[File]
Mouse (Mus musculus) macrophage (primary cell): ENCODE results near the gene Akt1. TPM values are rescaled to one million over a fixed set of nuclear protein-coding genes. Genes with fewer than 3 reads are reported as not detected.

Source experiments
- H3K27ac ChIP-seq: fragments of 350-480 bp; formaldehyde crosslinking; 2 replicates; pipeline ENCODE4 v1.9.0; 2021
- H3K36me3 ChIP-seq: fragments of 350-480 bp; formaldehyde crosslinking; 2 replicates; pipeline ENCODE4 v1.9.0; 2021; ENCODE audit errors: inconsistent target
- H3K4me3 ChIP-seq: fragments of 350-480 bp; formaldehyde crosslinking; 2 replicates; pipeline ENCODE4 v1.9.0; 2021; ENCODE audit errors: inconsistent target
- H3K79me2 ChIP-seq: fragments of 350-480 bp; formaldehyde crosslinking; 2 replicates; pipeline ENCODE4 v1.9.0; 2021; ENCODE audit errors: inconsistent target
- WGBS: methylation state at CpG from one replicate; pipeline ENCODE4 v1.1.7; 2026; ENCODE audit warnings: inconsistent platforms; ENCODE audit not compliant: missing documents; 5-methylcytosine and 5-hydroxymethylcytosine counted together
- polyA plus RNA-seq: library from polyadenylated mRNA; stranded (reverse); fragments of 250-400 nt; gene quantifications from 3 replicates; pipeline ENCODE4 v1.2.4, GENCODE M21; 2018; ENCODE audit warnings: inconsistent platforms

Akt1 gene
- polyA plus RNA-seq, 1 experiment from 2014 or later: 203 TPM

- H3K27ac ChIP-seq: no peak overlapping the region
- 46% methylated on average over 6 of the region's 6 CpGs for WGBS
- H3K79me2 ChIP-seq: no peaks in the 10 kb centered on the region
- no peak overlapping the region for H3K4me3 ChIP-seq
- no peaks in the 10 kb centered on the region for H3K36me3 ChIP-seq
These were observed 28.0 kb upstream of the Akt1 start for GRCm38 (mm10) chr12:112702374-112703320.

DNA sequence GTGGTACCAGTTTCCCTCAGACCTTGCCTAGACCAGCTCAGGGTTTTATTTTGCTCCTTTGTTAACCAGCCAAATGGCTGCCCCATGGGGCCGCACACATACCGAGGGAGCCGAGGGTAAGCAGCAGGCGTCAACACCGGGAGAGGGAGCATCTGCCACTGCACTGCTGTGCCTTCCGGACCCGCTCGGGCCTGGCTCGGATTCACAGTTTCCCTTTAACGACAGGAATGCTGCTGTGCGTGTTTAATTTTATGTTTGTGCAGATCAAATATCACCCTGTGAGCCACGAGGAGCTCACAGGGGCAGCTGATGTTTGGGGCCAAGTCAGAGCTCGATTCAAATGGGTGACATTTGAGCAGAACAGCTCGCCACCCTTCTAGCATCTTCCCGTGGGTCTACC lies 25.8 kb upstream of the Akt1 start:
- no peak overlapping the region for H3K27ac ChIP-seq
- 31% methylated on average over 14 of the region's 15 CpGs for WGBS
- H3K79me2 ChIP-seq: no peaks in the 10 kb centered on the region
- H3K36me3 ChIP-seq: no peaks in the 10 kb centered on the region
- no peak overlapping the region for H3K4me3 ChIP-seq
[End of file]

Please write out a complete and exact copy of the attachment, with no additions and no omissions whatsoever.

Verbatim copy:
Mouse (Mus musculus) macrophage (primary cell): ENCODE results near the gene Akt1. TPM values are rescaled to one million over a fixed set of nuclear protein-coding genes. Genes with fewer than 3 reads are reported as not detected.

Source experiments
- H3K27ac ChIP-seq: fragments of 350-480 bp; formaldehyde crosslinking; 2 replicates; pipeline ENCODE4 v1.9.0; 2021
- H3K36me3 ChIP-seq: fragments of 350-480 bp; formaldehyde crosslinking; 2 replicates; pipeline ENCODE4 v1.9.0; 2021; ENCODE audit errors: inconsistent target
- H3K4me3 ChIP-seq: fragments of 350-480 bp; formaldehyde crosslinking; 2 replicates; pipeline ENCODE4 v1.9.0; 2021; ENCODE audit errors: inconsistent target
- H3K79me2 ChIP-seq: fragments of 350-480 bp; formaldehyde crosslinking; 2 replicates; pipeline ENCODE4 v1.9.0; 2021; ENCODE audit errors: inconsistent target
- WGBS: methylation state at CpG from one replicate; pipeline ENCODE4 v1.1.7; 2026; ENCODE audit warnings: inconsistent platforms; ENCODE audit not compliant: missing documents; 5-methylcytosine and 5-hydroxymethylcytosine counted together
- polyA plus RNA-seq: library from polyadenylated mRNA; stranded (reverse); fragments of 250-400 nt; gene quantifications from 3 replicates; pipeline ENCODE4 v1.2.4, GENCODE M21; 2018; ENCODE audit warnings: inconsistent platforms

Akt1 gene
- polyA plus RNA-seq, 1 experiment from 2014 or later: 203 TPM

- H3K27ac ChIP-seq: no peak overlapping the region
- 46% methylated on average over 6 of the region's 6 CpGs for WGBS
- H3K79me2 ChIP-seq: no peaks in the 10 kb centered on the region
- no peak overlapping the region for H3K4me3 ChIP-seq
- no peaks in the 10 kb centered on the region for H3K36me3 ChIP-seq
These were observed 28.0 kb upstream of the Akt1 start for GRCm38 (mm10) chr12:112702374-112703320.

DNA sequence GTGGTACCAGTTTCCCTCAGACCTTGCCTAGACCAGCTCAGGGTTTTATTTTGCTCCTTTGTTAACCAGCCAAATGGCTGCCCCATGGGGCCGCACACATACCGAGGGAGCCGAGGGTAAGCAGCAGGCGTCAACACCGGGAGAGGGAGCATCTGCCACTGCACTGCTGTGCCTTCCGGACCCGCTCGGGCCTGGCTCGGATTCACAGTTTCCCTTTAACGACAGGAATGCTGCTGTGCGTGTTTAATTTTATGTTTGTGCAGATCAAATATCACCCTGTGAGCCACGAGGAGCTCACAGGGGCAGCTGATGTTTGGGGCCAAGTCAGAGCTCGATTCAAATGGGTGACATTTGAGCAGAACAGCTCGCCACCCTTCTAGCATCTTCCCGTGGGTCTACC lies 25.8 kb upstream of the Akt1 start:
- no peak overlapping the region for H3K27ac ChIP-seq
- 31% methylated on average over 14 of the region's 15 CpGs for WGBS
- H3K79me2 ChIP-seq: no peaks in the 10 kb centered on the region
- H3K36me3 ChIP-seq: no peaks in the 10 kb centered on the region
- no peak overlapping the region for H3K4me3 ChIP-seq